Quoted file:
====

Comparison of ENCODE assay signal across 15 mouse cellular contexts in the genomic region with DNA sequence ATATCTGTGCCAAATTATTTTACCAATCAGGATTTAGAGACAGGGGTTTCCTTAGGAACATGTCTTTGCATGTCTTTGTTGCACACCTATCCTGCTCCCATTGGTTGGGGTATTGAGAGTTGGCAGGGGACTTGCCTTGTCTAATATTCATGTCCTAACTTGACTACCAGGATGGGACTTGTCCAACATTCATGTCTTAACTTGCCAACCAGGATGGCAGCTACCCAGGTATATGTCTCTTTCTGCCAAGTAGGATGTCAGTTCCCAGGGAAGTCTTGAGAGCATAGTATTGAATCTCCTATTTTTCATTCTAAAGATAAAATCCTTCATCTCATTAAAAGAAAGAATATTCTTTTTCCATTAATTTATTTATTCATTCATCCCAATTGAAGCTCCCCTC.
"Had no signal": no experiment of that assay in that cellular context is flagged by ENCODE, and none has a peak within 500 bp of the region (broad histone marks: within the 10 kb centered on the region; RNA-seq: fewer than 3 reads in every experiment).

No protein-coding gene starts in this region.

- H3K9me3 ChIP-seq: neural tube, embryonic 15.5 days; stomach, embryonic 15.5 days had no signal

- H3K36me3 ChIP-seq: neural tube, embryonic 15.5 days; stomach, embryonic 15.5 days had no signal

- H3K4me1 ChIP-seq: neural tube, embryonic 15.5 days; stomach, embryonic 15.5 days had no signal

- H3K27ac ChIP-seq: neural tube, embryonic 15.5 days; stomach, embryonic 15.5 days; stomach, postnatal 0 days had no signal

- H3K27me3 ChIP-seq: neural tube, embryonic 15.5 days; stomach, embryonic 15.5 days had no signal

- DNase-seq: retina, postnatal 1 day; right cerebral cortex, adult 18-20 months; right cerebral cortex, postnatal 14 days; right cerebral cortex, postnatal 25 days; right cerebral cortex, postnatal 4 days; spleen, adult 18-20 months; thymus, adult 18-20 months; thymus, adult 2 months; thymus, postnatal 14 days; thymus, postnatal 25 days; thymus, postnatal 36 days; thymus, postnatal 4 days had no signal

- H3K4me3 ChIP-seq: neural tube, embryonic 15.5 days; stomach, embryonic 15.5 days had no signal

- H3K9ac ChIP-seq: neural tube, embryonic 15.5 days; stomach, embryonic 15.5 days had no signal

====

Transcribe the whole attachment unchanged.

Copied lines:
Comparison of ENCODE assay signal across 15 mouse cellular contexts in the genomic region with DNA sequence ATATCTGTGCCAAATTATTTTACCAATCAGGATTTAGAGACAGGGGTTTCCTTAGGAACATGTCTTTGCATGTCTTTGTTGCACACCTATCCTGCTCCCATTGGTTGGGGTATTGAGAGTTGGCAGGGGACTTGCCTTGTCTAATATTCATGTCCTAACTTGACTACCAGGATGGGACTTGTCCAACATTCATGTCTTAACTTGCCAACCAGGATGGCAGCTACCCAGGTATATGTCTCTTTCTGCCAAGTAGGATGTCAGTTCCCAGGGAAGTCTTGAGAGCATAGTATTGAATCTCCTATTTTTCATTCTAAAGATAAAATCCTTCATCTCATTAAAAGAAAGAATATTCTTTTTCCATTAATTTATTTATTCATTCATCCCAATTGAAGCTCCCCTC.
"Had no signal": no experiment of that assay in that cellular context is flagged by ENCODE, and none has a peak within 500 bp of the region (broad histone marks: within the 10 kb centered on the region; RNA-seq: fewer than 3 reads in every experiment).

No protein-coding gene starts in this region.

- H3K9me3 ChIP-seq: neural tube, embryonic 15.5 days; stomach, embryonic 15.5 days had no signal

- H3K36me3 ChIP-seq: neural tube, embryonic 15.5 days; stomach, embryonic 15.5 days had no signal

- H3K4me1 ChIP-seq: neural tube, embryonic 15.5 days; stomach, embryonic 15.5 days had no signal

- H3K27ac ChIP-seq: neural tube, embryonic 15.5 days; stomach, embryonic 15.5 days; stomach, postnatal 0 days had no signal

- H3K27me3 ChIP-seq: neural tube, embryonic 15.5 days; stomach, embryonic 15.5 days had no signal

- DNase-seq: retina, postnatal 1 day; right cerebral cortex, adult 18-20 months; right cerebral cortex, postnatal 14 days; right cerebral cortex, postnatal 25 days; right cerebral cortex, postnatal 4 days; spleen, adult 18-20 months; thymus, adult 18-20 months; thymus, adult 2 months; thymus, postnatal 14 days; thymus, postnatal 25 days; thymus, postnatal 36 days; thymus, postnatal 4 days had no signal

- H3K4me3 ChIP-seq: neural tube, embryonic 15.5 days; stomach, embryonic 15.5 days had no signal

- H3K9ac ChIP-seq: neural tube, embryonic 15.5 days; stomach, embryonic 15.5 days had no signal